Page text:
• The judge came in - AFTER THE JURY HAD BEEN SENT AWAY - and clarified who was allowed to be present and who was not, but specifically stated that it had not been posted and the law was unclear. However, she did not clarify this to the jurors when they returned.
    • Mr. Perry's behavior clearly implied to the jury that the family was engaged in outrageous behavior - further bolstering his trial-length mantra that the family members were untrustworthy and suspect. This implication was not countered by the judge.
    • The jury rendered a decision of guilty on all 3 counts less than 2 hours after this display of a complete loss of self-control. They had already requested to review additional evidence BEFORE this event which would have required at least an additional day of deliberation, and must have changed their minds and elected not to review it immediately after the incident.

While there is no way to definitively prove that this behavior was the direct cause of the jury's ruling, there is also no way to discount it as an event that could have had high probability of prompting the jury into rendering an emotional decision, instead of one based on the facts of the case. It would be easy to infer based on the circumstances of this event, that this behavior could serve as proof of Mr. Perry's continual implication that the family of the accused was misbehaving to cover for the defendant. The judge herself did not find that they had knowingly done anything improper, but did not specifically explain this to the jury members when they returned.

Rule 3.3 Candor Toward the Tribunal

(a) A lawyer shall not knowingly:

(1) make a false statement of fact or law to a tribunal or fail to correct a false statement of material fact or law previously made to the tribunal by the lawyer;

(3) offer evidence that the lawyer knows to be false. If a lawyer, the lawyer’s client, or a witness called by the lawyer has offered material evidence and the lawyer comes to know of its falsity, the lawyer shall take reasonable and timely remedial measures, including, if necessary, disclosure to the tribunal. A lawyer may refuse to offer evidence, other than the testimony of a defendant in a criminal matter, that the lawyer reasonably believes is false.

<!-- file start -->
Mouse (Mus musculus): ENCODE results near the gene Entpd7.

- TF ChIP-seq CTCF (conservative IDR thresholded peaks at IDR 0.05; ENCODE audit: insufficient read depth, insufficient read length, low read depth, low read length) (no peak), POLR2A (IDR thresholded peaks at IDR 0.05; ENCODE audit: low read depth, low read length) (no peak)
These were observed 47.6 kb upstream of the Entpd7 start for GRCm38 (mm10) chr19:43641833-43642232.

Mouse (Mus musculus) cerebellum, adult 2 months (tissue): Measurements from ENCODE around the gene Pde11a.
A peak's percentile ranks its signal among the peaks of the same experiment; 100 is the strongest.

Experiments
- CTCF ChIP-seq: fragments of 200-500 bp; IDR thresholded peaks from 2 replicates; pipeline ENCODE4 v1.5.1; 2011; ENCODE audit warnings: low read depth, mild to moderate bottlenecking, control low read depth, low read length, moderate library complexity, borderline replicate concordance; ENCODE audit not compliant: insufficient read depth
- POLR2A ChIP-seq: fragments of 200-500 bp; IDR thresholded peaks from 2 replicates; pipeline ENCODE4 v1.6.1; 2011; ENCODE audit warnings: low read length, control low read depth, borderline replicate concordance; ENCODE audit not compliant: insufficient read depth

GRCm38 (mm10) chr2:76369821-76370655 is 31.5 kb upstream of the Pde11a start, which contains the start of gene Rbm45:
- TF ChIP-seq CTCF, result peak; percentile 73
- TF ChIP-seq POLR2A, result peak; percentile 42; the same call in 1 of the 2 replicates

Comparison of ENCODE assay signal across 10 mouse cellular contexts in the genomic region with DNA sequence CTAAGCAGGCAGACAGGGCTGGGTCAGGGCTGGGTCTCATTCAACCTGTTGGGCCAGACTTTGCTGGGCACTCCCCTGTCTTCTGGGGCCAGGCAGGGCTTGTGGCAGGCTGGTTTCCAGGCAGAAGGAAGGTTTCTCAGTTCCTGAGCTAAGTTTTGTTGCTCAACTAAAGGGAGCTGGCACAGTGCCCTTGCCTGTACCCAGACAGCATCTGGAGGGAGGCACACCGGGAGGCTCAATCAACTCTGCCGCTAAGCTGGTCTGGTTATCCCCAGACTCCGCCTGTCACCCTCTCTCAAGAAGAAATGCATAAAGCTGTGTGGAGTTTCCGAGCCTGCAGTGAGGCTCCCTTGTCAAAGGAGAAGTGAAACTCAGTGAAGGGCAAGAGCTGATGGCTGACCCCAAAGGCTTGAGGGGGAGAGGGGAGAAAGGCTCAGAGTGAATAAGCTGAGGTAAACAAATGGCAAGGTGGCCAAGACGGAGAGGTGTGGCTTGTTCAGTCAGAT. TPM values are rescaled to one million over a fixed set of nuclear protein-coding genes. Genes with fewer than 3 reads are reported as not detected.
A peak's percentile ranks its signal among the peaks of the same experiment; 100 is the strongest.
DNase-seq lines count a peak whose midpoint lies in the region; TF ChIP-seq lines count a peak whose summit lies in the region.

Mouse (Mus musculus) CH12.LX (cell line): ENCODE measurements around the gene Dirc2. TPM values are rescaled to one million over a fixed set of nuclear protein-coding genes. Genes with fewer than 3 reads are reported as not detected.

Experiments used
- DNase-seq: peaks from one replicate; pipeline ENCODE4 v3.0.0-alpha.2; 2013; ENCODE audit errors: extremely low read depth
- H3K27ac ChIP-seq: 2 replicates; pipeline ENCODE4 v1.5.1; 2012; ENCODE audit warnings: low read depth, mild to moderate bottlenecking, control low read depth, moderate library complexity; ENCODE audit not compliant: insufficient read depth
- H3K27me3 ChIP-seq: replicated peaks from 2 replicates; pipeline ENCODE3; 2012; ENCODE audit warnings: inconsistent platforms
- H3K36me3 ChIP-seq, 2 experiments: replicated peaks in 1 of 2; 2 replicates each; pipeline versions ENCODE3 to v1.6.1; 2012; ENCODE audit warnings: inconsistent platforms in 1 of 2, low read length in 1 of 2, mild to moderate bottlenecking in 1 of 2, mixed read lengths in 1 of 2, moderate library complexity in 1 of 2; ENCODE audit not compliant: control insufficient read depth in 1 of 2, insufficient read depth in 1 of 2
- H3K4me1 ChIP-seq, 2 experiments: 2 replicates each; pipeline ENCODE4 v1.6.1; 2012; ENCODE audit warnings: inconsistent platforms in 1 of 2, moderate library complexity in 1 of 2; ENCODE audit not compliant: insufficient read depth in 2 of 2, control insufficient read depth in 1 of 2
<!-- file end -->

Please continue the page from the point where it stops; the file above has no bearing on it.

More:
“There are circumstances where failure to make a disclosure is the equivalent of an affirmative misrepresentation.”

“Paragraph (a)(3) requires that the lawyer refuse to offer evidence that the lawyer knows to be false, regardless of the client’s wishes.”

“A lawyer’s knowledge that evidence is false, however, can be inferred from the circumstances.”

“Lawyers have a special obligation to protect a tribunal against criminal or fraudulent conduct that undermines the integrity of the adjudicative process, such as bribing, intimidating or otherwise unlawfully communicating with a witness, juror, court official or other participant in the proceeding, unlawfully destroying or concealing documents or other evidence, or failing to disclose information to the tribunal when required by law to do so.”

  • In numerous court filings and public statements before the court, Mr. Perry claimed that CJ Allison’s diagnosis of Ehlers-Danlos Type 3 was “fake,” “local,” and “misleading.” Mr. Perry has never provided the court with documentation of any kind to support this claim. Meanwhile, Ms. Allison has provided a copy of the diagnosing paperwork from Mayo Clinic in Rochester, MN - clearly listing her patient number and other identifying information. Mr. Perry even went so far as to accuse CJ Allison on record of: lying about her symptoms; convincing her family to report false symptoms; and gain a diagnosis as a shield for her husband. He has no evidence to support this claim.
  • In numerous instances at trial, Mr. Perry and Ms. Anderson made misleading or false statements about the reported history of the case - specifically incidents which could have caused Jocelynn’s earlier injury, and a history of short falls - as relayed to investigators by family and friends. This information is outlined in more detail in Mrs. CJ Allison’s letter to the court on prosecutorial misconduct as filed on 7/14/2015 as an addendum to her victim impact statement. Both prosecutors then proceeded to weave an elaborate narrative in direct and cross examination, as well as closing arguments, that the family’s story of what happened was “continually changing” over time, and heavily implying that these events had not been reported until after affidavits were filed in 2012. This narrative is completely unsupported, and outright contradicted, by the case evidence in their possession, which clearly outlines an account of each incident being reported by family early on in the investigation if not on the very night of her death.